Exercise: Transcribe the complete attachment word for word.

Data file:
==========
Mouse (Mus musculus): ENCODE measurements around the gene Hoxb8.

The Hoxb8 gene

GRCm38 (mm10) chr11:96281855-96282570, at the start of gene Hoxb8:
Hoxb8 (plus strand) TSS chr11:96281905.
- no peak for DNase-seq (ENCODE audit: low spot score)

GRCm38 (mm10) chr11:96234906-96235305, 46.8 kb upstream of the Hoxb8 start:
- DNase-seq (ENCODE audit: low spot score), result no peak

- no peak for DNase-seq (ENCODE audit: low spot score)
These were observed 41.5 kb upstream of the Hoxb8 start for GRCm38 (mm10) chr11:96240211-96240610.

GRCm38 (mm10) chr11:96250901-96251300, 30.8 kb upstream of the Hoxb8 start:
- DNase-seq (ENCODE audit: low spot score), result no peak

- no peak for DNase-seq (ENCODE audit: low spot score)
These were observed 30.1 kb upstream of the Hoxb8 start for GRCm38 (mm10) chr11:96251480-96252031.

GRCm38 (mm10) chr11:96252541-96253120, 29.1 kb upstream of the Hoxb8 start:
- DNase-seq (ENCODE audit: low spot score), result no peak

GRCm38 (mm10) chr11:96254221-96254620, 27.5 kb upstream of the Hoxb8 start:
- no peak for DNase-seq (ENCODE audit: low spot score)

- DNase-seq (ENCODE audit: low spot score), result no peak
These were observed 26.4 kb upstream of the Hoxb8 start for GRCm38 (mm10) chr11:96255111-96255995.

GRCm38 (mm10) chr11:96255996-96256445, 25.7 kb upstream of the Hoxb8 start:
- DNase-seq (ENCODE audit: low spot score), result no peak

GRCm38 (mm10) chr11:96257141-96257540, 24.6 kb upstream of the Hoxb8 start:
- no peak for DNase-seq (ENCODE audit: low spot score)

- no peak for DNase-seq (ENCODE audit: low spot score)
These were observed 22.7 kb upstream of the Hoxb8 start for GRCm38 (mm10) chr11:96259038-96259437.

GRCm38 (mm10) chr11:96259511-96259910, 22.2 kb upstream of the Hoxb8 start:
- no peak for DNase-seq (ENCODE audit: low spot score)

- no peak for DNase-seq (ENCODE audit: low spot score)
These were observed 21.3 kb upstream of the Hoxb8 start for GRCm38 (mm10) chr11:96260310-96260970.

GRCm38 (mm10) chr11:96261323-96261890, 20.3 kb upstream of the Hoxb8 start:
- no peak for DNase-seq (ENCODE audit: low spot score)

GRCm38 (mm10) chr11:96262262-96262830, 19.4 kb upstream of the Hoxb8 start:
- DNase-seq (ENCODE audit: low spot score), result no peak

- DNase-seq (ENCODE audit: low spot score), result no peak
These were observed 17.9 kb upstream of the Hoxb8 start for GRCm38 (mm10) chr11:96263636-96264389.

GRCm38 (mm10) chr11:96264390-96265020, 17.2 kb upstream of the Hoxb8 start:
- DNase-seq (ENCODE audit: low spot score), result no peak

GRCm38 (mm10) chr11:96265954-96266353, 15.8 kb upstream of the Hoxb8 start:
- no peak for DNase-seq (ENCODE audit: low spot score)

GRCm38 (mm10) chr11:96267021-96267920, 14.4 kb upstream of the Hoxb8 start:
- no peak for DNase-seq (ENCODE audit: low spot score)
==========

Mouse (Mus musculus): ENCODE measurements around the gene Hoxb8.

The Hoxb8 gene

GRCm38 (mm10) chr11:96281855-96282570, at the start of gene Hoxb8:
Hoxb8 (plus strand) TSS chr11:96281905.
- no peak for DNase-seq (ENCODE audit: low spot score)

GRCm38 (mm10) chr11:96234906-96235305, 46.8 kb upstream of the Hoxb8 start:
- DNase-seq (ENCODE audit: low spot score), result no peak

- no peak for DNase-seq (ENCODE audit: low spot score)
These were observed 41.5 kb upstream of the Hoxb8 start for GRCm38 (mm10) chr11:96240211-96240610.

GRCm38 (mm10) chr11:96250901-96251300, 30.8 kb upstream of the Hoxb8 start:
- DNase-seq (ENCODE audit: low spot score), result no peak

- no peak for DNase-seq (ENCODE audit: low spot score)
These were observed 30.1 kb upstream of the Hoxb8 start for GRCm38 (mm10) chr11:96251480-96252031.

GRCm38 (mm10) chr11:96252541-96253120, 29.1 kb upstream of the Hoxb8 start:
- DNase-seq (ENCODE audit: low spot score), result no peak

GRCm38 (mm10) chr11:96254221-96254620, 27.5 kb upstream of the Hoxb8 start:
- no peak for DNase-seq (ENCODE audit: low spot score)

- DNase-seq (ENCODE audit: low spot score), result no peak
These were observed 26.4 kb upstream of the Hoxb8 start for GRCm38 (mm10) chr11:96255111-96255995.

GRCm38 (mm10) chr11:96255996-96256445, 25.7 kb upstream of the Hoxb8 start:
- DNase-seq (ENCODE audit: low spot score), result no peak

GRCm38 (mm10) chr11:96257141-96257540, 24.6 kb upstream of the Hoxb8 start:
- no peak for DNase-seq (ENCODE audit: low spot score)

- no peak for DNase-seq (ENCODE audit: low spot score)
These were observed 22.7 kb upstream of the Hoxb8 start for GRCm38 (mm10) chr11:96259038-96259437.

GRCm38 (mm10) chr11:96259511-96259910, 22.2 kb upstream of the Hoxb8 start:
- no peak for DNase-seq (ENCODE audit: low spot score)

- no peak for DNase-seq (ENCODE audit: low spot score)
These were observed 21.3 kb upstream of the Hoxb8 start for GRCm38 (mm10) chr11:96260310-96260970.

GRCm38 (mm10) chr11:96261323-96261890, 20.3 kb upstream of the Hoxb8 start:
- no peak for DNase-seq (ENCODE audit: low spot score)

GRCm38 (mm10) chr11:96262262-96262830, 19.4 kb upstream of the Hoxb8 start:
- DNase-seq (ENCODE audit: low spot score), result no peak

- DNase-seq (ENCODE audit: low spot score), result no peak
These were observed 17.9 kb upstream of the Hoxb8 start for GRCm38 (mm10) chr11:96263636-96264389.

GRCm38 (mm10) chr11:96264390-96265020, 17.2 kb upstream of the Hoxb8 start:
- DNase-seq (ENCODE audit: low spot score), result no peak

GRCm38 (mm10) chr11:96265954-96266353, 15.8 kb upstream of the Hoxb8 start:
- no peak for DNase-seq (ENCODE audit: low spot score)

GRCm38 (mm10) chr11:96267021-96267920, 14.4 kb upstream of the Hoxb8 start:
- no peak for DNase-seq (ENCODE audit: low spot score)